Featured Coral Projects
Below is a sampling of projects supported by NOAA's Coral Reef Conservation Program To access a complete list of NOAA coral ecosystem related publications and data, use the CoRIS Geoportal (http://coris.noaa.gov/geoportal/) search tool.
Coral reefs and the services they provide are seriously threatened by ocean acidification and climate change impacts like coral bleaching. Here, updated global projections for these key threats to coral reefs are presented based on ensembles of the IPCC Fifth Assessment Report (AR5) climate models using the new Representative Concentration Pathway (RCP) experiments. All projections presented within van Hooidonk et al. (2013) are shown in a Google Earth file presented on this web page.
The American Samoa Coastal Use Mapping project conducted in Pago Pago, American Samoa in July 2012. Data was obtained through a participatory GIS workshop designed to gather spatial data on human uses of the coastal and nearshore marine environment in the greater Pago Pago Harbor region known as Fagaloa. The project was intended to fill a critical information gap regarding the spatial distribution of human activities in the American Samoa Coral Reef Strategy priority site in order to better inform planning and management activities.
The Socio-economic Component of the National Coral Reef Monitoring Plan (NCRMP) will gather and monitor a collection of socio-economic variables, including demographics in coral reef areas, human use of coral reef resources, as well as knowledge, attitudes, and perceptions of coral reefs and coral reef management. The overall goal of the socio-economic monitoring component is to track relevant information regarding each jurisdiction’s population, social and economic structure, the impacts of society on coral reefs, and the impacts of coral management on communities. NOAA’s Coral Reef Conservation Program (CRCP) will use the information for research and to improve the results of programs designed to protect coral reefs.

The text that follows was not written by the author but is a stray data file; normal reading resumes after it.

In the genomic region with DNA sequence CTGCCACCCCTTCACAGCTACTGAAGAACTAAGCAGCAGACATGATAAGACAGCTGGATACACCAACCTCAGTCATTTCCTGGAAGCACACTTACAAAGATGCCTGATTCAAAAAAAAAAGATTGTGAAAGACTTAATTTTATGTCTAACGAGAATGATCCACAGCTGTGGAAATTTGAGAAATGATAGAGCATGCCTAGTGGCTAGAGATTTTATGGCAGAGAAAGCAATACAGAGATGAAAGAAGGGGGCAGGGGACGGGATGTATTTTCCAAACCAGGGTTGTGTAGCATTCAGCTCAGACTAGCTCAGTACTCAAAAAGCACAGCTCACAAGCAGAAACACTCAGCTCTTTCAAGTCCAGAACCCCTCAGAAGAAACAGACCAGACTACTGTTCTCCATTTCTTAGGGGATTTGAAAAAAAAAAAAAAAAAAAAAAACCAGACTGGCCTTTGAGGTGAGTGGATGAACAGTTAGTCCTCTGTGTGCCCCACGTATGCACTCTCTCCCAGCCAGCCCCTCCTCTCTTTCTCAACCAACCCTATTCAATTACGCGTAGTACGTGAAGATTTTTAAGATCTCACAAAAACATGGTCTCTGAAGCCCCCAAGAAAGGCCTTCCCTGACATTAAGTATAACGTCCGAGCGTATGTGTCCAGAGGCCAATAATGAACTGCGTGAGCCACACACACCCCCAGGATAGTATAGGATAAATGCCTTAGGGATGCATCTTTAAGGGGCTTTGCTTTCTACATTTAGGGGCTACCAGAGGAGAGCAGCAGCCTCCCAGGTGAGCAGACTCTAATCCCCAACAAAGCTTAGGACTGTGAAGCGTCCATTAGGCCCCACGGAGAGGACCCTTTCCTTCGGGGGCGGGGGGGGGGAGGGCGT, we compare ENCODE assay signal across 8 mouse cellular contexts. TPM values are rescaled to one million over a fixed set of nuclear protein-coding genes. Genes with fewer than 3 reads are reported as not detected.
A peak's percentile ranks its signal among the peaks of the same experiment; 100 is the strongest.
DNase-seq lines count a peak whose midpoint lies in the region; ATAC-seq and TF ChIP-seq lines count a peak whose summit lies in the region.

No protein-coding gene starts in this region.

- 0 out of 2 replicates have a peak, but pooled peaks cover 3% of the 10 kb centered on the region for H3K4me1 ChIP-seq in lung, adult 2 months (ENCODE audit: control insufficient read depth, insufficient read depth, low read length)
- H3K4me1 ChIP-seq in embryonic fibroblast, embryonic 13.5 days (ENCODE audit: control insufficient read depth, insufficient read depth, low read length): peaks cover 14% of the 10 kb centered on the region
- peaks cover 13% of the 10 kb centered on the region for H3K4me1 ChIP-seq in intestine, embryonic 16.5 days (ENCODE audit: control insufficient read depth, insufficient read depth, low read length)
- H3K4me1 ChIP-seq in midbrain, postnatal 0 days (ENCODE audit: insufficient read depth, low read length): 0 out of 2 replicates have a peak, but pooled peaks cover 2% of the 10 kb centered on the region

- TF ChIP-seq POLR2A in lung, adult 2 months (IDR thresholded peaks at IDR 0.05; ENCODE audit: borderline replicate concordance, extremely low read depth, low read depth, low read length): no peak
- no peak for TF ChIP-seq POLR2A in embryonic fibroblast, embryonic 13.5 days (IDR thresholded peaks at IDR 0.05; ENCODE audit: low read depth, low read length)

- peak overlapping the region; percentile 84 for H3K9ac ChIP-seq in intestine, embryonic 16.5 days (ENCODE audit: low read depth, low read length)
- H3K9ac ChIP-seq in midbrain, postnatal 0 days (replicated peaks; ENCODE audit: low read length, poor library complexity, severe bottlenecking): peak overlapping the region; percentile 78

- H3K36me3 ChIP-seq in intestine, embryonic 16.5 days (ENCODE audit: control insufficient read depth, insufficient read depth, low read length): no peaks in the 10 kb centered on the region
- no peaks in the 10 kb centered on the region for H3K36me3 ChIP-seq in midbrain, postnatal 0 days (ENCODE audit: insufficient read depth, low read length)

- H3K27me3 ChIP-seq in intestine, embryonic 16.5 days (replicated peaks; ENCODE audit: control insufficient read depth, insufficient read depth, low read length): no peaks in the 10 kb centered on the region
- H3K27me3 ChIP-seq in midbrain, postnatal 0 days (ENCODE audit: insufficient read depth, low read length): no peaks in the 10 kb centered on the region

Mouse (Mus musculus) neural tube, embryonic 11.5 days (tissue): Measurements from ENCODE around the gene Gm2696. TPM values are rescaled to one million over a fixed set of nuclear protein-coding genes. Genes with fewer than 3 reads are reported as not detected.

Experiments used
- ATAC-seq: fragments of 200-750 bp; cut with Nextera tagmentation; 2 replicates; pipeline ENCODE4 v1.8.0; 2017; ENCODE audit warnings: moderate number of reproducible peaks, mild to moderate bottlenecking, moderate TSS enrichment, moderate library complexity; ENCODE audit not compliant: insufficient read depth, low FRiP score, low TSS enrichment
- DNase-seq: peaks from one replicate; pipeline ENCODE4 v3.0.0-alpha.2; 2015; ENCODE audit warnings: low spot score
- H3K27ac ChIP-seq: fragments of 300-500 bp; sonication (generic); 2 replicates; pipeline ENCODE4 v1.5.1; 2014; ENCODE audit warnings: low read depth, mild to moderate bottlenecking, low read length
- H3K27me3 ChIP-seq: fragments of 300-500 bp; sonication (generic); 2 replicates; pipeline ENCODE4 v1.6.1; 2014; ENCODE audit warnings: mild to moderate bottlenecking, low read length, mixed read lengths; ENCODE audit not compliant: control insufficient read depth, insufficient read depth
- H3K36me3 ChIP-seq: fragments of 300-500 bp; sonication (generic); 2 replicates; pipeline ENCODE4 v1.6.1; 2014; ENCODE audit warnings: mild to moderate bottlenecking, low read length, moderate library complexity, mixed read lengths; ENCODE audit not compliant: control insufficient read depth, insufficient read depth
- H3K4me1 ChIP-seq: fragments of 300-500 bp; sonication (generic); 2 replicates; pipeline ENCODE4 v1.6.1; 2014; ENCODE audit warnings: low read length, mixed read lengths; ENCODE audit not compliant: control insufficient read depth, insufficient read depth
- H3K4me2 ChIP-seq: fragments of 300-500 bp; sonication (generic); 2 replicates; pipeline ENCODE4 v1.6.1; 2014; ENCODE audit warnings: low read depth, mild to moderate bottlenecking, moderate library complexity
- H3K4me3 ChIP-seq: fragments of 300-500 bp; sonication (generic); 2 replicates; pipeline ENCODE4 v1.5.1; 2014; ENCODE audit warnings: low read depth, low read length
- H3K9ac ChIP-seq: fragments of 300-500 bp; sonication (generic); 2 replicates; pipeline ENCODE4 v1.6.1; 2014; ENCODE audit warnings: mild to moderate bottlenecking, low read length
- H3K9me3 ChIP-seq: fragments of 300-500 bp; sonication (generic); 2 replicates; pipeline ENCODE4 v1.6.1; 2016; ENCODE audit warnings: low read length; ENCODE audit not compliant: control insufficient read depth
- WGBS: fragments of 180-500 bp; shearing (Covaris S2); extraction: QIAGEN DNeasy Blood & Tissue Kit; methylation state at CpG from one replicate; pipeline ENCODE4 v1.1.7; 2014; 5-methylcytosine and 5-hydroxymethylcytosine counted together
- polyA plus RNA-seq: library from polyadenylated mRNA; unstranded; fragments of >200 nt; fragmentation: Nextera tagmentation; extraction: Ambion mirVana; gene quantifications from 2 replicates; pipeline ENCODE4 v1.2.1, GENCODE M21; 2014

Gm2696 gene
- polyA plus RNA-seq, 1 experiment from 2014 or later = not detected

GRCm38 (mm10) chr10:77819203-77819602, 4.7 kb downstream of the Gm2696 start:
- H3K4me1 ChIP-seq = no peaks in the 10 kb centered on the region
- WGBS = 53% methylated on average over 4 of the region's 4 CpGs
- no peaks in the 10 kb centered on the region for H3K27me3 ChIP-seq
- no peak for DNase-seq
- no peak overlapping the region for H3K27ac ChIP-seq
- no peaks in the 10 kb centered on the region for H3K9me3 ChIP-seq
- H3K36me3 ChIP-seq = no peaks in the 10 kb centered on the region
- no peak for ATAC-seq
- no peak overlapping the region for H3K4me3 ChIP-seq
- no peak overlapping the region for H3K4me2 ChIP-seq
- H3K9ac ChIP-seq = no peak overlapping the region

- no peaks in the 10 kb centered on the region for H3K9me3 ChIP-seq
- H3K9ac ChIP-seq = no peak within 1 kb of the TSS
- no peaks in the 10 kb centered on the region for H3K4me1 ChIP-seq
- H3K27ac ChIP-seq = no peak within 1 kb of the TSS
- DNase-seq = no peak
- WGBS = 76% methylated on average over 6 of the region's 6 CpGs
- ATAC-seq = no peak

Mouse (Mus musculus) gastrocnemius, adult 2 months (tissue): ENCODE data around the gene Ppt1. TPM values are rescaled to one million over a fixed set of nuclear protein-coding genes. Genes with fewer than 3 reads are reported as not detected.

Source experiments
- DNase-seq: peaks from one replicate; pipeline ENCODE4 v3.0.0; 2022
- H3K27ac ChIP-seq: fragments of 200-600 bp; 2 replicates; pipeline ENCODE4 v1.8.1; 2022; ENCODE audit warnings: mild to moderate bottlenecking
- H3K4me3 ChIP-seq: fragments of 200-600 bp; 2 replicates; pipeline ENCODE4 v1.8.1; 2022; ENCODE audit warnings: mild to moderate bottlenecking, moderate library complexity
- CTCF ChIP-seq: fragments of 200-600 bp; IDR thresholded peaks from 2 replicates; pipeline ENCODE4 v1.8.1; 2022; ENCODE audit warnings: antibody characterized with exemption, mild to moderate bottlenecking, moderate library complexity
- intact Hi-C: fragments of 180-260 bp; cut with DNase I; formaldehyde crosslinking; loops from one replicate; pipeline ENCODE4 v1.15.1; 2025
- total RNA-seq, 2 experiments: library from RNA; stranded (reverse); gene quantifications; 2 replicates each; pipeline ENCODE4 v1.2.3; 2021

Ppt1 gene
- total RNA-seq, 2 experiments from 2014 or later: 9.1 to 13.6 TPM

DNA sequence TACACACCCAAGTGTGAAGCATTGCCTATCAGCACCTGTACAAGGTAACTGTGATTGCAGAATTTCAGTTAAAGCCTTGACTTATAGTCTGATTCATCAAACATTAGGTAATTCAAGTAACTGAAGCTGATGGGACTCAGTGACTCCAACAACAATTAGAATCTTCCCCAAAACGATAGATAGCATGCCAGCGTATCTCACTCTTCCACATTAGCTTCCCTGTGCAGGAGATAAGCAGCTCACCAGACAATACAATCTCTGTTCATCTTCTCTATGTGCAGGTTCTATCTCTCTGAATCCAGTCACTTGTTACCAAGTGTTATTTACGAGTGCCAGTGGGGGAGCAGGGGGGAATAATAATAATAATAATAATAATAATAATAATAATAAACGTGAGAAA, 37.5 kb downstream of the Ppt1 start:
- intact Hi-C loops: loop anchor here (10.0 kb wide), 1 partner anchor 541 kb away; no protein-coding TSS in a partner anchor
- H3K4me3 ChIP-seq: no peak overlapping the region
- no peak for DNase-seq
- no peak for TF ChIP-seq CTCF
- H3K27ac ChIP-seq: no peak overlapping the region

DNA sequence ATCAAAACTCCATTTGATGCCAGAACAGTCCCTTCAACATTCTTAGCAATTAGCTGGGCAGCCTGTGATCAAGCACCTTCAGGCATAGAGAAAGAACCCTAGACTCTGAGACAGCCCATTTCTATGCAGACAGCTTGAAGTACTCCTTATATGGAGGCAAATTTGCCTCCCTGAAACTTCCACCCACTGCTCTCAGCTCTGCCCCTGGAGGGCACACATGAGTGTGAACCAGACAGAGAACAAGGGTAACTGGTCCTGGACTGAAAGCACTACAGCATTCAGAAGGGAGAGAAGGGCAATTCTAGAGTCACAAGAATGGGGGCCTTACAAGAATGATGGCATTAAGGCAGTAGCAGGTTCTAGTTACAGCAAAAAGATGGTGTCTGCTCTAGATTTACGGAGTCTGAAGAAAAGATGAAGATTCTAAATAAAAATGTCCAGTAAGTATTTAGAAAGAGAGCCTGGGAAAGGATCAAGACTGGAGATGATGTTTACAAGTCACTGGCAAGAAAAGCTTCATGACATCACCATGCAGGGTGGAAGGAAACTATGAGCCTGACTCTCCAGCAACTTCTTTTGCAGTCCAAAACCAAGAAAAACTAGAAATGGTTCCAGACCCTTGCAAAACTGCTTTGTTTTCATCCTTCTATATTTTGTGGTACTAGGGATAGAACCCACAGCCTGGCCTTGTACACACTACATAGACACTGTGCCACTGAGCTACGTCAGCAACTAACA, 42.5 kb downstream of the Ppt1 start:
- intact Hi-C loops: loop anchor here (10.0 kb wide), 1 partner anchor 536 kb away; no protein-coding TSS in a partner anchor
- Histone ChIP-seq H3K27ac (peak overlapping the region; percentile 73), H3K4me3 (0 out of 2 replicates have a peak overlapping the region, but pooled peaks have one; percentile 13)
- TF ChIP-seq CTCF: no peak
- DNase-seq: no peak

The STEER Coastal Use Mapping Project was designed to collect critical information on human activities in and near the St. Thomas East End Reserves (STEER). The project purpose is to improve understanding of the spatial range and intensity of key human activities and uses in this region in order to better inform resource management. Workshops were held on St. Thomas in May 2012, where local experts participated in creating maps of ocean uses for the STEER. Draft maps were presented to the workshop participants and other stakeholders in October 2012 for feedback and edits. The maps were finalized in November 2012. Products include a map book, a supplemental map product, and GIS data files.